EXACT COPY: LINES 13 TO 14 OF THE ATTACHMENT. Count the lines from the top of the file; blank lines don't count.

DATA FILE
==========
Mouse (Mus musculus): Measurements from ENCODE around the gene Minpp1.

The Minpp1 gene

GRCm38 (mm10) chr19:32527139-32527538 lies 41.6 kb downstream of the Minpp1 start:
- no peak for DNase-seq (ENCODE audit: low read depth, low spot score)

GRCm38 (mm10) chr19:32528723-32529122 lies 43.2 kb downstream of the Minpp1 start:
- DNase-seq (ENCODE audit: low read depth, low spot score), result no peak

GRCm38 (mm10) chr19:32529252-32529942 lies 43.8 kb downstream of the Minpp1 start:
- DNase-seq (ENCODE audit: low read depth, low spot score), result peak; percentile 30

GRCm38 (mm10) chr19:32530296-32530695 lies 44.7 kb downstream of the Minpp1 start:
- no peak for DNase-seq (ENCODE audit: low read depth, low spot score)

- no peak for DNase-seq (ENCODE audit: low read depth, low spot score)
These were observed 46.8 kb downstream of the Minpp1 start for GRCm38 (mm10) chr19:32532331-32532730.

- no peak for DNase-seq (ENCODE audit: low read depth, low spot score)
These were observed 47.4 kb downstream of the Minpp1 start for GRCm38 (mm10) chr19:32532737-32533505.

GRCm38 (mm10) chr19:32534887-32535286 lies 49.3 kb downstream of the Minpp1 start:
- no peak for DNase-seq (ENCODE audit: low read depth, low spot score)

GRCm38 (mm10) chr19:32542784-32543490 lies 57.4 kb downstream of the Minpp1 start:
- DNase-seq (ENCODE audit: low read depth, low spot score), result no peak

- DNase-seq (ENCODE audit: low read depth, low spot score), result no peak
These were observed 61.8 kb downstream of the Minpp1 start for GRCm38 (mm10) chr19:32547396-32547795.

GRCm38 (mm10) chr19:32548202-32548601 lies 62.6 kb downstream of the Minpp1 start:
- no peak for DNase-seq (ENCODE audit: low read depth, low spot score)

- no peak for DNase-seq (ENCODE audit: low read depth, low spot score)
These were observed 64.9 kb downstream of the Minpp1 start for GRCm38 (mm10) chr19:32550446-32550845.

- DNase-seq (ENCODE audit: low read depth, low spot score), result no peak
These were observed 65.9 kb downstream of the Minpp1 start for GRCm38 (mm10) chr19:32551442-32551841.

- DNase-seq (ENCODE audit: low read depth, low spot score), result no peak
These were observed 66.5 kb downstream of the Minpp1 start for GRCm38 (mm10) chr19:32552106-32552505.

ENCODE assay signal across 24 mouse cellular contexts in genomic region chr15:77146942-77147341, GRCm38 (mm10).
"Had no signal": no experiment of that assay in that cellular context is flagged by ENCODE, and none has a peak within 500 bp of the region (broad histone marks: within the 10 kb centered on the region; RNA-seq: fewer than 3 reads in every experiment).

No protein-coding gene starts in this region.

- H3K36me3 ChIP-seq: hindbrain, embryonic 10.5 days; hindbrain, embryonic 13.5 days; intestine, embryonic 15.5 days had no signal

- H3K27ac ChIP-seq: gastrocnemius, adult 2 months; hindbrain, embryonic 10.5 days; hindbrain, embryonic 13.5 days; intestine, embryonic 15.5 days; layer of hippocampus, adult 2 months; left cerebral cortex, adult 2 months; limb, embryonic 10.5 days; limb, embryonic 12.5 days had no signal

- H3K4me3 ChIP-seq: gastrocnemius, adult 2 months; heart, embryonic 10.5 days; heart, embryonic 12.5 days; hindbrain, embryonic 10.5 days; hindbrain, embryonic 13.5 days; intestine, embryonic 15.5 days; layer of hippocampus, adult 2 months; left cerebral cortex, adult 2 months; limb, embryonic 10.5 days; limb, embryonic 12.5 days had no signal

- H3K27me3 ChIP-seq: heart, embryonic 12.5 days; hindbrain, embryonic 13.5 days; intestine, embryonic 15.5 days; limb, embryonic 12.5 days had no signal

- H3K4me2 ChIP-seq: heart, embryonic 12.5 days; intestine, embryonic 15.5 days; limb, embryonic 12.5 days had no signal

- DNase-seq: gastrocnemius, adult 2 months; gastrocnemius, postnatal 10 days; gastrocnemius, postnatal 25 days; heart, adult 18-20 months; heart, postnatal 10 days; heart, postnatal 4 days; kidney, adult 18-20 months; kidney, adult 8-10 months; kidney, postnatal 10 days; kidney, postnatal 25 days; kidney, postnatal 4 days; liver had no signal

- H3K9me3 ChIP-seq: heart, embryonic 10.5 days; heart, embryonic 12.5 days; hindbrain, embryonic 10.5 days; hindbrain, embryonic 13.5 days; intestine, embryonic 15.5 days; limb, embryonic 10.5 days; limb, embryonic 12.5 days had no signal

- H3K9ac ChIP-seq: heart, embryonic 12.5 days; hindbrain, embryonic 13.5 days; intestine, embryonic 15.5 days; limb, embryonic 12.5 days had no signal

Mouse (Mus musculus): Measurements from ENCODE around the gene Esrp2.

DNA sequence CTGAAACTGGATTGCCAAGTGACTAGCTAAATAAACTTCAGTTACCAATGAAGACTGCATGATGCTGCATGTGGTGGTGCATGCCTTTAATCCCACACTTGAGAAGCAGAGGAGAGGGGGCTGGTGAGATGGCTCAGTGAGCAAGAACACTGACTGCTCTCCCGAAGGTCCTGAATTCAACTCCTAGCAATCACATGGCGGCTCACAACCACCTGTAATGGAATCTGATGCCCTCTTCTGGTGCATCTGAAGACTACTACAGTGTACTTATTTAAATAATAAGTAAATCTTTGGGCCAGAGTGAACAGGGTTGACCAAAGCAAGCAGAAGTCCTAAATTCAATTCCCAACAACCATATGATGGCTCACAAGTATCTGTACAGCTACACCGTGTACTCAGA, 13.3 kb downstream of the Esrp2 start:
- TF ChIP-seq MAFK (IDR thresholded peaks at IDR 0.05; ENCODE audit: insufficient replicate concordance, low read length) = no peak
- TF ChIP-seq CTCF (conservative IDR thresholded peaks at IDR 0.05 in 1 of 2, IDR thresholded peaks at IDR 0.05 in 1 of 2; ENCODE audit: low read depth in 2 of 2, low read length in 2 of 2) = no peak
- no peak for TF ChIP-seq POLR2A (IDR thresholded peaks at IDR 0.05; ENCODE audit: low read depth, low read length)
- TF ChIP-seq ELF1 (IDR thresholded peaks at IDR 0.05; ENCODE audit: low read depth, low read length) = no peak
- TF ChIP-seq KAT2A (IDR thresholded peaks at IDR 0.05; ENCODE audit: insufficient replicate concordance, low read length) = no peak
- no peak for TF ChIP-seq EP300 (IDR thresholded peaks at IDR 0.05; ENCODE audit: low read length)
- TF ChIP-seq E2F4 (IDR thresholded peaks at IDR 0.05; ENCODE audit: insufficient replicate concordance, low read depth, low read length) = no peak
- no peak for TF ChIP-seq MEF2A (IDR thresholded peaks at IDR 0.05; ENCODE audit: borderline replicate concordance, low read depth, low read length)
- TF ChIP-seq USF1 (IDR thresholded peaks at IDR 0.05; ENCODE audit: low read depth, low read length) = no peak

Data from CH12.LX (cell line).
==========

- no peak for DNase-seq (ENCODE audit: low read depth, low spot score)
These were observed 47.4 kb downstream of the Minpp1 start for GRCm38 (mm10) chr19:32532737-32533505.